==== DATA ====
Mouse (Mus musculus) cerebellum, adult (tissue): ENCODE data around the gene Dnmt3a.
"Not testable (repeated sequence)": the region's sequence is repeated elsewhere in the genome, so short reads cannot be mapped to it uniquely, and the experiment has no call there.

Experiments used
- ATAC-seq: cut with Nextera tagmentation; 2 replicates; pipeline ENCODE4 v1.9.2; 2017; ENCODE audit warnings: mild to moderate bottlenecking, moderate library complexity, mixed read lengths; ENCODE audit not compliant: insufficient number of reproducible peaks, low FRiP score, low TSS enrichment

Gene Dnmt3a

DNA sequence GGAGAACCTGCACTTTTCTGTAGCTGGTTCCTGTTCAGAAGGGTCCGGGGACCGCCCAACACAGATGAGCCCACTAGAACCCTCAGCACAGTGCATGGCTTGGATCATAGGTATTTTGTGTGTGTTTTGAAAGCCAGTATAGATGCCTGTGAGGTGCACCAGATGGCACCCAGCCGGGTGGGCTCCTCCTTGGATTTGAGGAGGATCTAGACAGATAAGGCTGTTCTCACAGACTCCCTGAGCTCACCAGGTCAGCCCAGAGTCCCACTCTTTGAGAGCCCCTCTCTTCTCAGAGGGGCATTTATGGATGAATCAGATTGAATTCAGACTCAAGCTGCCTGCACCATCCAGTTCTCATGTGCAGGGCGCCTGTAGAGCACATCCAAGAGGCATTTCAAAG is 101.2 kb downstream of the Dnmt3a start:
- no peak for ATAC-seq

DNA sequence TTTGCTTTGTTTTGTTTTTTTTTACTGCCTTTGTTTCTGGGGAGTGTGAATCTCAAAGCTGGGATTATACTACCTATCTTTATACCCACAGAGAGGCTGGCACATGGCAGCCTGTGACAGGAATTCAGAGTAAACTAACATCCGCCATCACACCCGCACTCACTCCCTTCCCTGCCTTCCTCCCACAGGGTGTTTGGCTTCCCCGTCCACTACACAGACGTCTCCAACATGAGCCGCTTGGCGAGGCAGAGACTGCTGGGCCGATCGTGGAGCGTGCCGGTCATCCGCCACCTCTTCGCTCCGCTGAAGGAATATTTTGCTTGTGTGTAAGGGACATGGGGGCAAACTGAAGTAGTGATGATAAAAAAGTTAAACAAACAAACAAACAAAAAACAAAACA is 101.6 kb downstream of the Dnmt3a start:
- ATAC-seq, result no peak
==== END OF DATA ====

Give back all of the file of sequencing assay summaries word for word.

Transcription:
Mouse (Mus musculus) cerebellum, adult (tissue): ENCODE data around the gene Dnmt3a.
"Not testable (repeated sequence)": the region's sequence is repeated elsewhere in the genome, so short reads cannot be mapped to it uniquely, and the experiment has no call there.

Experiments used
- ATAC-seq: cut with Nextera tagmentation; 2 replicates; pipeline ENCODE4 v1.9.2; 2017; ENCODE audit warnings: mild to moderate bottlenecking, moderate library complexity, mixed read lengths; ENCODE audit not compliant: insufficient number of reproducible peaks, low FRiP score, low TSS enrichment

Gene Dnmt3a

DNA sequence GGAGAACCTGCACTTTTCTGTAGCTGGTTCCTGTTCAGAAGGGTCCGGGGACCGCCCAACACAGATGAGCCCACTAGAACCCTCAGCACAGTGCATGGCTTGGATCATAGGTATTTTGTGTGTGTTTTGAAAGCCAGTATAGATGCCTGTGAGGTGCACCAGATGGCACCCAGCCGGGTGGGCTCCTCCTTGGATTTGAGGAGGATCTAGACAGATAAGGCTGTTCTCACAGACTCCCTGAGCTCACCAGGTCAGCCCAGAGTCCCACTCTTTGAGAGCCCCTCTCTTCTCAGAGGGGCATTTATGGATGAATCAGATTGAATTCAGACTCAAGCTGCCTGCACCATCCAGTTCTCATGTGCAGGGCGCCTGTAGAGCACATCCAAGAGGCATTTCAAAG is 101.2 kb downstream of the Dnmt3a start:
- no peak for ATAC-seq

DNA sequence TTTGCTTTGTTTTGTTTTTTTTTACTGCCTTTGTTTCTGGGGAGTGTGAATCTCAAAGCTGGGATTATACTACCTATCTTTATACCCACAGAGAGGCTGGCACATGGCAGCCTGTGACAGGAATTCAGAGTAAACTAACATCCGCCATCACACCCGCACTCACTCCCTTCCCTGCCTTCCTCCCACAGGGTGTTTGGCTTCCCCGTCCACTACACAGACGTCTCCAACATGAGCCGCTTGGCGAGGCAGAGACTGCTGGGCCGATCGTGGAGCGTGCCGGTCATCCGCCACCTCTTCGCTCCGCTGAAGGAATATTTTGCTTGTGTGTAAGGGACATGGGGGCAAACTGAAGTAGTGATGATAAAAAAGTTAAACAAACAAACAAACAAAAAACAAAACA is 101.6 kb downstream of the Dnmt3a start:
- ATAC-seq, result no peak